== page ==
Brodie’s Journey Overcoming 6 years of Tendinopathy

Proximal Hamstring Tendinopathy: My 6-Year Battle and Triumph


In today’s episode, we dive into my personal journey of overcoming six years of tendinopathy, specifically proximal hamstring tendinopathy. Welcome to this podcast, dedicated to helping you understand this condition, learn the most effective evidence-based treatments, and dispel common misconceptions. My name is Brodie Sharp, an online physiotherapist and recreational athlete, and in this blog article, I’m going to share my detailed journey of battling proximal hamstring tendinopathy and the strategies that helped me overcome it.

My Background

I’ve always been an active individual, primarily a recreational runner, but my history is marred with various injuries, including calf issues, hamstring problems, plantar fasciitis, high hamstring tendinopathy, calf strains, and hip flexor strains. However, my most persistent issue was proximal hamstring tendinopathy (PHT), a condition that nagged me for six years without causing severe pain but was always present in the background.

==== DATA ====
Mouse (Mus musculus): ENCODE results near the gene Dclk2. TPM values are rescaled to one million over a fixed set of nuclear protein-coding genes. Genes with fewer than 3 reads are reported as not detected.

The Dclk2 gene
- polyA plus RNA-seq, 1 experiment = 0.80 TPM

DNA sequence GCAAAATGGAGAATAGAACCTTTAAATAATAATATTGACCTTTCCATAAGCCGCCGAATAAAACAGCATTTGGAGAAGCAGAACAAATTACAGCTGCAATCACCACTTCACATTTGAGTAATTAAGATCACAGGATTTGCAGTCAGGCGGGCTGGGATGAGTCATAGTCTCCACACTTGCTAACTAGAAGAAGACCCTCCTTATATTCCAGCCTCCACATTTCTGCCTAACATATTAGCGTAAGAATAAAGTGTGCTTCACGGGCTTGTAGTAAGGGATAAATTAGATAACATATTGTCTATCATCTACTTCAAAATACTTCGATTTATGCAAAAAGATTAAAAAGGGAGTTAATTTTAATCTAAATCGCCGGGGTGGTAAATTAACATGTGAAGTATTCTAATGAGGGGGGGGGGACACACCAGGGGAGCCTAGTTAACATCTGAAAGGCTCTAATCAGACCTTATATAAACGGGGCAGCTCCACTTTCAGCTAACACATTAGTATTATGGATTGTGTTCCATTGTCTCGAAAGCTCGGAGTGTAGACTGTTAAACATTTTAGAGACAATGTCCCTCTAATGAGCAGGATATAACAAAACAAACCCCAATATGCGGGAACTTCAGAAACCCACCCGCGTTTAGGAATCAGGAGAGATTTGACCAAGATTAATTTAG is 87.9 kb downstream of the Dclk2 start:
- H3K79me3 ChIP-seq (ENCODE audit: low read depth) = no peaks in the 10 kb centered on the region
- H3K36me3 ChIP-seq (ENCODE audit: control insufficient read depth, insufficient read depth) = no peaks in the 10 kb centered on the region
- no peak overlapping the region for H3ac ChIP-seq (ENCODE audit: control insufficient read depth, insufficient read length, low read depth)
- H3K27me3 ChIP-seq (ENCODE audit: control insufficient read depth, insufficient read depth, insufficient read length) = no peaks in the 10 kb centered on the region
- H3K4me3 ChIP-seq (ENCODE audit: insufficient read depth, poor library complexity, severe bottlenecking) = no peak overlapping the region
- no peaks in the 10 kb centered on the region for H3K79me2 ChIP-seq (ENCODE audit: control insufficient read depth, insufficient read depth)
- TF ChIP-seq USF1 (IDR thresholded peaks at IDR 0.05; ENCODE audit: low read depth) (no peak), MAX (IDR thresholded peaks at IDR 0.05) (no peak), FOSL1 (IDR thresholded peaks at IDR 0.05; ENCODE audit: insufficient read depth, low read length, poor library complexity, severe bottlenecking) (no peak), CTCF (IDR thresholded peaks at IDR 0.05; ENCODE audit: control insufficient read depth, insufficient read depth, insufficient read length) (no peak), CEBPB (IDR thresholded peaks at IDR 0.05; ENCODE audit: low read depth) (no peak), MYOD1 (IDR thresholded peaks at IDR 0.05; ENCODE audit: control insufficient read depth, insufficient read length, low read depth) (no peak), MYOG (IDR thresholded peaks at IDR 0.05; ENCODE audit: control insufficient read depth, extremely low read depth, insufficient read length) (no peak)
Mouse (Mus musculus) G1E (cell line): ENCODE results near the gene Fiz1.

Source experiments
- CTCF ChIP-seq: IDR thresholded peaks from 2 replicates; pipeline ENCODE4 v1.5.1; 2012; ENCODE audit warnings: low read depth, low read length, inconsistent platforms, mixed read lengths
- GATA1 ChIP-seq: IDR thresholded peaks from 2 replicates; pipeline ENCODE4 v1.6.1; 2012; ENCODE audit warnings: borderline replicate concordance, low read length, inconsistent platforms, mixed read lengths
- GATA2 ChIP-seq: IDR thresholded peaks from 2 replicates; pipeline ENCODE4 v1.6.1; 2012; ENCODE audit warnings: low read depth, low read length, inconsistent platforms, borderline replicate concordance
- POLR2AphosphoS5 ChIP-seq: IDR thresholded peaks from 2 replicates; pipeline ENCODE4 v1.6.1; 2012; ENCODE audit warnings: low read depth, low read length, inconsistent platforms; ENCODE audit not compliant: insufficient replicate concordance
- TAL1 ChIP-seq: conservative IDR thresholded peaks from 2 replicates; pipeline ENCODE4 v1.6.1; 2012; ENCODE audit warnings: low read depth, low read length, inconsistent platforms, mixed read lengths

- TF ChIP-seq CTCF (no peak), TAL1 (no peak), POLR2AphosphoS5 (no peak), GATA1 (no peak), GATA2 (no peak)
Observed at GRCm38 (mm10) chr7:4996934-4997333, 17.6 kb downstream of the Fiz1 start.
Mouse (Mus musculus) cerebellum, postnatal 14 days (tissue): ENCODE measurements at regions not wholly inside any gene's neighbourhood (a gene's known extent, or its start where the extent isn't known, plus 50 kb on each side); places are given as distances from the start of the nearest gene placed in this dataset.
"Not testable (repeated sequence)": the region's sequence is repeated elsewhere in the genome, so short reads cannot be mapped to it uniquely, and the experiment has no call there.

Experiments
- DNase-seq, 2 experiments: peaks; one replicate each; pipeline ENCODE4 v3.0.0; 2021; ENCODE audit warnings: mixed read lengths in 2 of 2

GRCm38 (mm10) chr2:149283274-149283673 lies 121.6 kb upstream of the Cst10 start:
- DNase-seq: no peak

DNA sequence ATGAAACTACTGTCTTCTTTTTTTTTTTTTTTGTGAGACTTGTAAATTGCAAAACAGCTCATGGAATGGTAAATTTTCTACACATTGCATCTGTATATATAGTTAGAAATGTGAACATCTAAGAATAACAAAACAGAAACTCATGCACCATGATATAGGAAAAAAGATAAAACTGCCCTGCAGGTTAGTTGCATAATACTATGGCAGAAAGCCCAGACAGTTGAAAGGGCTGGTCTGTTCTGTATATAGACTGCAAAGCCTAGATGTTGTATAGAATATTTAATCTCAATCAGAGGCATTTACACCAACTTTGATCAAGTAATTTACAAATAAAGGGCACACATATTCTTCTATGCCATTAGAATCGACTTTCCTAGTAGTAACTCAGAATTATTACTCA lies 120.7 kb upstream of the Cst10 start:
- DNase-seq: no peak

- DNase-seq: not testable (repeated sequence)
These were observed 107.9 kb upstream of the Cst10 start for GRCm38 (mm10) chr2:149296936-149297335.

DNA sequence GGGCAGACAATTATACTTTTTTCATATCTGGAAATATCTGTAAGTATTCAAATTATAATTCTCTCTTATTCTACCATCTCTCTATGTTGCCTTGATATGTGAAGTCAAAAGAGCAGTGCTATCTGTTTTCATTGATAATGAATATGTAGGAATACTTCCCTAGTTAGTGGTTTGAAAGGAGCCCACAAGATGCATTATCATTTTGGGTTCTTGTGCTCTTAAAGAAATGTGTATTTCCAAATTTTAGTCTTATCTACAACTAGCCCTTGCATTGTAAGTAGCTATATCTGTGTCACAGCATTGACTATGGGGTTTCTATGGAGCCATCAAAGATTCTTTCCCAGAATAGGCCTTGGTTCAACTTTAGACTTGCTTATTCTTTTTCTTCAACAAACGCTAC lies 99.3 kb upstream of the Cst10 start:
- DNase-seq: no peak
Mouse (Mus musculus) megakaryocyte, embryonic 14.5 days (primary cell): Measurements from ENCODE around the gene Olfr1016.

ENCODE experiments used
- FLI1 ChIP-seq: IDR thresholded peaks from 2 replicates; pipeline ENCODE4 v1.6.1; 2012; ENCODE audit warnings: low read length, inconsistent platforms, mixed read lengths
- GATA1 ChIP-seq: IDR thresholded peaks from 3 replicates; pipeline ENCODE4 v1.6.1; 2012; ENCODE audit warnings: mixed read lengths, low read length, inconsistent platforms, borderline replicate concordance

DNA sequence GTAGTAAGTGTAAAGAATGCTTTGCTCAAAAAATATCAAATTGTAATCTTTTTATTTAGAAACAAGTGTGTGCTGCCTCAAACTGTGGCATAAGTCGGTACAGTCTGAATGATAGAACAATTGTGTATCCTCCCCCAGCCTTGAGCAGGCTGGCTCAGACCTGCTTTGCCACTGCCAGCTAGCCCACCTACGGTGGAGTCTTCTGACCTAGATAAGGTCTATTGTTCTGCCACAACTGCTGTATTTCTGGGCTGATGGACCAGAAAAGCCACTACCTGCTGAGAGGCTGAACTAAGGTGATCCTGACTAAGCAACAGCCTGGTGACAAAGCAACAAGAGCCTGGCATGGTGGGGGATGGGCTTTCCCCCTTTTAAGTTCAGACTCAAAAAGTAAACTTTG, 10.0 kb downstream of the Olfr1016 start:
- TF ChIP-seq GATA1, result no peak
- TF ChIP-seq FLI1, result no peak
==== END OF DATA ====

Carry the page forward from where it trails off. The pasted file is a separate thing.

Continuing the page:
The Origin of My PHT

The interesting thing about my PHT is that I couldn’t pinpoint the exact moment or activity that led to its development. PHT occurs at the point where the hamstring, adductor, and sartorius muscles converge, near the inside of the knee. In my case, both sides of my pes anserinus tendons would subluxate, shifting across the bone during certain movements, leading to irritation and eventual tendinopathy.

Taking Advantage of Lockdown

When Melbourne went into lockdown in March, I saw it as an opportunity to focus on overcoming my PHT. The condition had become increasingly irritating, especially after my triathlon season, which involved fast and intense work. My usual trigger for pain was running just 2-3 kilometers at a pace around 5 minutes per kilometer. While it didn’t hurt during the run, I knew it wasn’t right, and I decided it was finally time to address it.

Setting Expectations